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First person: Conservation and community

Connecting to the lives and livelihoods at the heart of land preservation

Fall 2017 | By Heather Shumaker

The story of saving Arcadia began for me in the basement of Science Hall, the domain of the Nelson Institute. We didn’t call it the Nelson Institute back then. In the 1990s it was still IES, the Institute for Environmental Studies. I was a Land Resources student brimming full of ideas about forest ecology and conservation biology, and eager to try them out.

Heather Shumaker
Heather Shumaker

Most days I passed through the Nelson Institute library, where I saw book titles like Bill McKibben’s The End of Nature. I didn’t like the title – too depressing – but McKibben and others were thoughtful and committed, and in my view, whenever thoughtful and committed people start working, the results can be impressive.

That’s the attitude I took with me as I was hired by a northern Michigan land trust as a land protection specialist. The very job title tantalized me. When I arrived in Michigan, though, I discovered it wasn’t the forest or coastal dune systems that were hard to understand. It was the people.

Despite having designed my thesis around land trusts and written countless academic papers about landowners and stakeholders, the truth was I was scared of them. My first week on the job terrified me. I was expected to reach out to landowners and suddenly I wished I’d taken more classes in public speaking and psychology and fewer in ecology and biology.

I spent the next eight years getting to know the people of northern Michigan. Bakers and innkeepers, orchard farmers and summer visitors, politicians and corporate executives. It took all these people to save a spectacular Great Lakes landscape like that of Arcadia. My recent book, Saving Arcadia, tells the story of saving this 6,000-acre landscape.

Arcadia Dunes
Arcadia Dunes (Photo by Drew Smith).

It explores the complexities of modern-day conservation. Most of all, it is an on-the-ground conservation adventure story. It’s the kind of book I wish I could have read as an environmental studies student preparing for real-world challenges. It’s the story of hard work and heartache, of human and nonhuman species, but mostly of hope. Saving Arcadia is that rare thing: a good news environmental success story.

When I arrived in Michigan, my eyes zeroed in on maps showing the Arcadia Dunes – a big block of 6,000 acres owned by CMS Energy. Conservation principles I’d learned at the Nelson Institute drove me on. Gamma diversity. Forest interior habitat. Big blocks of habitat are good. Big blocks with rare and threatened species are even better.

For the next eight years, I worked to preserve a landscape, not just a block of land. The Arcadia land is a mix of rare coastal habitat, good quality forest, lower quality forest, and cultivated orchard land. Preserving the wild land I cared most about meant engaging with local cherry farmers and designing a plan that included agriculture compatible with habitat goals.

The result is the very face of 21st century conservation: landscape preservation that includes wild habitat and economic livelihoods. Some land at Arcadia Dunes is a nature preserve. Some land can be logged or farmed. One area is a grassland preserve managed with creative partnerships, such as farmers haying the fields after ground-nesting birds have finished their nesting season.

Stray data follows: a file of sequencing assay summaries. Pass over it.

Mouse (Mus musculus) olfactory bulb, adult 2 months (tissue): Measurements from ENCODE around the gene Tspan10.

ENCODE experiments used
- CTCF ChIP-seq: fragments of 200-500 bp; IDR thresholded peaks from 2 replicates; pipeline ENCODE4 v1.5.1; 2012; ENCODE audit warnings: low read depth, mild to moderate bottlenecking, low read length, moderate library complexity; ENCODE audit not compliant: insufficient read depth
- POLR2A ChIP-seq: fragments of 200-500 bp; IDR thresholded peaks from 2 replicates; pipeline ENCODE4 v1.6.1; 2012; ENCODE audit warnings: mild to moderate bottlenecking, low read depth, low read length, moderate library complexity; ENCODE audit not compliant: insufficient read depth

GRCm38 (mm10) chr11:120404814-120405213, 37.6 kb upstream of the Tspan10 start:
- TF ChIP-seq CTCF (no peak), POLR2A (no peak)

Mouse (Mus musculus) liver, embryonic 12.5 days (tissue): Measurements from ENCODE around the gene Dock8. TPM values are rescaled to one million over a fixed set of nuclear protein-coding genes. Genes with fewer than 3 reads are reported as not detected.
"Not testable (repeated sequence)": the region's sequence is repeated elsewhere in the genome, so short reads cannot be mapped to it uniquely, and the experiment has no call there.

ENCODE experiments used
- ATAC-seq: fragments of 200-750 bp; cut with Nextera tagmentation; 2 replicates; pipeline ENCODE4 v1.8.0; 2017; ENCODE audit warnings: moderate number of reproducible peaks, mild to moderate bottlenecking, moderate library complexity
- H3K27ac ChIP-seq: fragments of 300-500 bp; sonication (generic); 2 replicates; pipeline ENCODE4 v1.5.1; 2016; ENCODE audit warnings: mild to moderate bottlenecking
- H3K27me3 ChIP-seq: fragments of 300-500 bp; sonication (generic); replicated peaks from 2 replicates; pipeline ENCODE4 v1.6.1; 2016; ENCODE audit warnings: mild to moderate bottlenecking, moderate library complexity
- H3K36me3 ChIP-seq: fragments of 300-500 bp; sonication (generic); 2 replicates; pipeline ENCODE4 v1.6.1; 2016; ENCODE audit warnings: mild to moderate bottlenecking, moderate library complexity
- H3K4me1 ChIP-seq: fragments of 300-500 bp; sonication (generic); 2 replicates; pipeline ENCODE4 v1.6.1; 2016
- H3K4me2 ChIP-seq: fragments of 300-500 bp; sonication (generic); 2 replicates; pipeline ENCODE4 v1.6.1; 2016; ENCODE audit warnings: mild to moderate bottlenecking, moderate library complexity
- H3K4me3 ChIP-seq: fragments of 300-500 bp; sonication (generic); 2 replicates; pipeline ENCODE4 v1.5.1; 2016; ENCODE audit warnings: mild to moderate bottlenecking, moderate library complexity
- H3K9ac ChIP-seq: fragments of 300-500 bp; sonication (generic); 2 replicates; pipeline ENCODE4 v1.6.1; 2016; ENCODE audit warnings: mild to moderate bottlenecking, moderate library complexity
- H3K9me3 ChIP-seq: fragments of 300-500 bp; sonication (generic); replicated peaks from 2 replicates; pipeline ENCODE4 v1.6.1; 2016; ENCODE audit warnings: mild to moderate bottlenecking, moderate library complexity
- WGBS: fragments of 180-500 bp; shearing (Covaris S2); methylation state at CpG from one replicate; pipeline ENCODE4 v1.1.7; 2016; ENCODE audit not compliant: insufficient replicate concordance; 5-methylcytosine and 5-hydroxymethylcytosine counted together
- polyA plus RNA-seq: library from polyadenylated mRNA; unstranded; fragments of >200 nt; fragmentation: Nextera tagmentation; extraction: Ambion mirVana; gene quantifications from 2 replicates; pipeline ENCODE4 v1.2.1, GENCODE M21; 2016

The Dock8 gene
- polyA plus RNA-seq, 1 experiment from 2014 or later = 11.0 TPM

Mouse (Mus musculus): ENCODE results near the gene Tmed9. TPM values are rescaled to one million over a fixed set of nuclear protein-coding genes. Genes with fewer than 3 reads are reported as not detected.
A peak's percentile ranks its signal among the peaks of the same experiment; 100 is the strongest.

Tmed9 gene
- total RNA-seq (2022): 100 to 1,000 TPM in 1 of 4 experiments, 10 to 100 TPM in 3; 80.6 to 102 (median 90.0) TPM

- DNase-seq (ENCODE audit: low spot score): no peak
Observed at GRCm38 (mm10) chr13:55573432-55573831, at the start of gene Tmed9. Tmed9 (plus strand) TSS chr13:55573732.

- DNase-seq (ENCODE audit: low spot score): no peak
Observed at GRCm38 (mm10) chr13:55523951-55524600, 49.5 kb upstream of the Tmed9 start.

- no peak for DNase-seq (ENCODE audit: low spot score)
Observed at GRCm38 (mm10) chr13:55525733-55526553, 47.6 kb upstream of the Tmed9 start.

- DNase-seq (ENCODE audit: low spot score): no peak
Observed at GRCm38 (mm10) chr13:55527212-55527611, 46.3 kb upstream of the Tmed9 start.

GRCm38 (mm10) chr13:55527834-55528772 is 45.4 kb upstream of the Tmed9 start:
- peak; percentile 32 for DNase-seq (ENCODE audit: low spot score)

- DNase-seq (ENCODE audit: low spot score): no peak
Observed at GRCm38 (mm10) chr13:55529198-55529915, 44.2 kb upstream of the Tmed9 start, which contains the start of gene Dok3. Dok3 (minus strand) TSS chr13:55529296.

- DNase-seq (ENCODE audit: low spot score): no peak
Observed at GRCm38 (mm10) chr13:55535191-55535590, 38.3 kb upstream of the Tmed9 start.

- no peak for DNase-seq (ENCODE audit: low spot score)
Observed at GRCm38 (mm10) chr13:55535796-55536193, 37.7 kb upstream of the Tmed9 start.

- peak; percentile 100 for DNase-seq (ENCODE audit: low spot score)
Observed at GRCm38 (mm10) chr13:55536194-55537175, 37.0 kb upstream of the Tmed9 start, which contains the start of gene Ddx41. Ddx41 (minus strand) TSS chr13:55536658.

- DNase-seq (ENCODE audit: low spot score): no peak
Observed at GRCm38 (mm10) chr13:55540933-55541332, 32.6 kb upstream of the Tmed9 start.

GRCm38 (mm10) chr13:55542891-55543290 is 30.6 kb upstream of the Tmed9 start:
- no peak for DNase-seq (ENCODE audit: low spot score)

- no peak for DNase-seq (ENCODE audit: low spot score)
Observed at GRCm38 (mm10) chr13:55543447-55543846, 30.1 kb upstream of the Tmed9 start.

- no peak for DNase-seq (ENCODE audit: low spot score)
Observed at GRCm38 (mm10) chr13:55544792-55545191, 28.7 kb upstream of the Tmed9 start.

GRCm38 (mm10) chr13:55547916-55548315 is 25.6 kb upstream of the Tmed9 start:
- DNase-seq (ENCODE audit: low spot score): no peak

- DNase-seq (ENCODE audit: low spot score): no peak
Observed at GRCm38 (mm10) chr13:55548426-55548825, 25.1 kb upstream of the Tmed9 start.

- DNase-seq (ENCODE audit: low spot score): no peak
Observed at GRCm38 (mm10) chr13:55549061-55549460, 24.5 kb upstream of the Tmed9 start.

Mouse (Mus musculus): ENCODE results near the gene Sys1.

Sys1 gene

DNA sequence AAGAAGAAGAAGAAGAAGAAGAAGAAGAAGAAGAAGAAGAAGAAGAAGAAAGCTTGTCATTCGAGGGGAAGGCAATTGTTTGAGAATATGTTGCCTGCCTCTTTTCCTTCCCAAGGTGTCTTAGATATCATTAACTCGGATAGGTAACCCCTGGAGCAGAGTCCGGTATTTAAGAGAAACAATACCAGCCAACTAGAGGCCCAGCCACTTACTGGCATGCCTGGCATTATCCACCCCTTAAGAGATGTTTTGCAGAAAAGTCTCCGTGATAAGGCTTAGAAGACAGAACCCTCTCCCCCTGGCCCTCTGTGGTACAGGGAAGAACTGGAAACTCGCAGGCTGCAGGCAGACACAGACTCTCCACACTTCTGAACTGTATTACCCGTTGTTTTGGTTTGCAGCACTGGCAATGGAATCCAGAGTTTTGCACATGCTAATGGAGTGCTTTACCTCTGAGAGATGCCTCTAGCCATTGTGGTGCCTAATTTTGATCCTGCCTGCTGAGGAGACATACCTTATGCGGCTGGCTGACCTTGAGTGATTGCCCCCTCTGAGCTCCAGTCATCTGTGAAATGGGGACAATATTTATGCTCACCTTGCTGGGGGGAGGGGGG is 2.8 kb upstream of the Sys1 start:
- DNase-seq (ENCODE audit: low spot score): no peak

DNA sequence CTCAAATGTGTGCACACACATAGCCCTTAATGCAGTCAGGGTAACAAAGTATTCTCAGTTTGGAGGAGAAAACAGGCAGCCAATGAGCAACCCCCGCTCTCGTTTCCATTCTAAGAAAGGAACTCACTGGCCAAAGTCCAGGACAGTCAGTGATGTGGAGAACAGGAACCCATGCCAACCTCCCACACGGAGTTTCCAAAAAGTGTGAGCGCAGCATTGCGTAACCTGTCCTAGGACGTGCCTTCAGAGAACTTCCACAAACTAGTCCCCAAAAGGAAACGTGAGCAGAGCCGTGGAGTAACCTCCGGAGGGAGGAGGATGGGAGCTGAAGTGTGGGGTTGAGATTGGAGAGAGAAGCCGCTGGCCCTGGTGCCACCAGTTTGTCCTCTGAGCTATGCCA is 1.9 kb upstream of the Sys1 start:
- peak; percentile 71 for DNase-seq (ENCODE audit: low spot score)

Like any ambitious project, saving Arcadia involved money – millions of dollars. Fundraising is surely as much a part of conservation as scientific principles. Principles guide us in where to put our energies, but funding turns it into action.

Saving Arcadia

To me, conservation work is thrilling. Many days are stressful, but taking action for environmental good is exhilarating. That’s what I wanted to share in Saving Arcadia — what it’s like behind the scenes at the front lines of conservation. How much hope and heart and determination it takes. I hoped that this optimistic story would rub off on others.

So far, that’s beginning to happen. One reviewer said that it is accounts like this that turn ordinary people into environmental activists. And a young AmeriCorps volunteer wrote to say, “Your book has given me a new spark to my conservation career. Now, I hope to get accepted to an ecological restoration program and continue restoring lands across the country.”

We all need hope to continue our vital conservation work. Meetings, research and grants may get the work done, but love of the land and inspiration is what keeps us going.

Two decades after I walked through the Science Hall basement library, I was especially touched when Bill McKibben reported back after reading Saving Arcadia, saying “This is a lovely book. Stories like this provide deep and abiding hope.”

May you find hope for your own work in its pages.

Heather (Rigney) Shumaker is the author of Saving Arcadia: A Story of Conservation and Community in the Great Lakes. A 1997 Land Resources graduate, she has worked in land conservation for two decades. Previously the coastal program director for protecting Arcadia Dunes, she is now a full-time author living in Traverse City, Michigan.

WHAT DO YOU SAY? In Common welcomes engaging first-person essays from Nelson Institute alumni on topics related to your lives, professions or perspectives. To send an idea for an essay, or a draft to be considered for publication email:

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